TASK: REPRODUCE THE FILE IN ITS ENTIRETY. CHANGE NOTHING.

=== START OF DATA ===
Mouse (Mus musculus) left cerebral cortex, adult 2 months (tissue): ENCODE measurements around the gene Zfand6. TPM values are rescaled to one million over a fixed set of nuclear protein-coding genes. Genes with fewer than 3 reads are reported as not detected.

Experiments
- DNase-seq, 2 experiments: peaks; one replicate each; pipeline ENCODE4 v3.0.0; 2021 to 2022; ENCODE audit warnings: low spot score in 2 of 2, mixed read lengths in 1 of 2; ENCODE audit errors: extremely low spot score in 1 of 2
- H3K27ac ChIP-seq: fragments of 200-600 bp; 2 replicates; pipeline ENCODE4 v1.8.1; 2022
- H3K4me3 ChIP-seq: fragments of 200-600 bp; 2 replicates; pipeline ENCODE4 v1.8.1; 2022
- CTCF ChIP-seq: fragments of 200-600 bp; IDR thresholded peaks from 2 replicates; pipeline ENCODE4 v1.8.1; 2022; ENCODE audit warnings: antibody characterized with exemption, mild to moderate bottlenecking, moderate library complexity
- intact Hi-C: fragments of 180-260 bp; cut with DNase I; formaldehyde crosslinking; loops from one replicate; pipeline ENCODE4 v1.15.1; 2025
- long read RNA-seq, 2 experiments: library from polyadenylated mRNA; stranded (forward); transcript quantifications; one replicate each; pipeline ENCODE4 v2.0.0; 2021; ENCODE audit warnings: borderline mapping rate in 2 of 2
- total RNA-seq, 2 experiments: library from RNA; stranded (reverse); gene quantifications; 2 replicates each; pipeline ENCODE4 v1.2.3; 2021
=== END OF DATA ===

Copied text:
Mouse (Mus musculus) left cerebral cortex, adult 2 months (tissue): ENCODE measurements around the gene Zfand6. TPM values are rescaled to one million over a fixed set of nuclear protein-coding genes. Genes with fewer than 3 reads are reported as not detected.

Experiments
- DNase-seq, 2 experiments: peaks; one replicate each; pipeline ENCODE4 v3.0.0; 2021 to 2022; ENCODE audit warnings: low spot score in 2 of 2, mixed read lengths in 1 of 2; ENCODE audit errors: extremely low spot score in 1 of 2
- H3K27ac ChIP-seq: fragments of 200-600 bp; 2 replicates; pipeline ENCODE4 v1.8.1; 2022
- H3K4me3 ChIP-seq: fragments of 200-600 bp; 2 replicates; pipeline ENCODE4 v1.8.1; 2022
- CTCF ChIP-seq: fragments of 200-600 bp; IDR thresholded peaks from 2 replicates; pipeline ENCODE4 v1.8.1; 2022; ENCODE audit warnings: antibody characterized with exemption, mild to moderate bottlenecking, moderate library complexity
- intact Hi-C: fragments of 180-260 bp; cut with DNase I; formaldehyde crosslinking; loops from one replicate; pipeline ENCODE4 v1.15.1; 2025
- long read RNA-seq, 2 experiments: library from polyadenylated mRNA; stranded (forward); transcript quantifications; one replicate each; pipeline ENCODE4 v2.0.0; 2021; ENCODE audit warnings: borderline mapping rate in 2 of 2
- total RNA-seq, 2 experiments: library from RNA; stranded (reverse); gene quantifications; 2 replicates each; pipeline ENCODE4 v1.2.3; 2021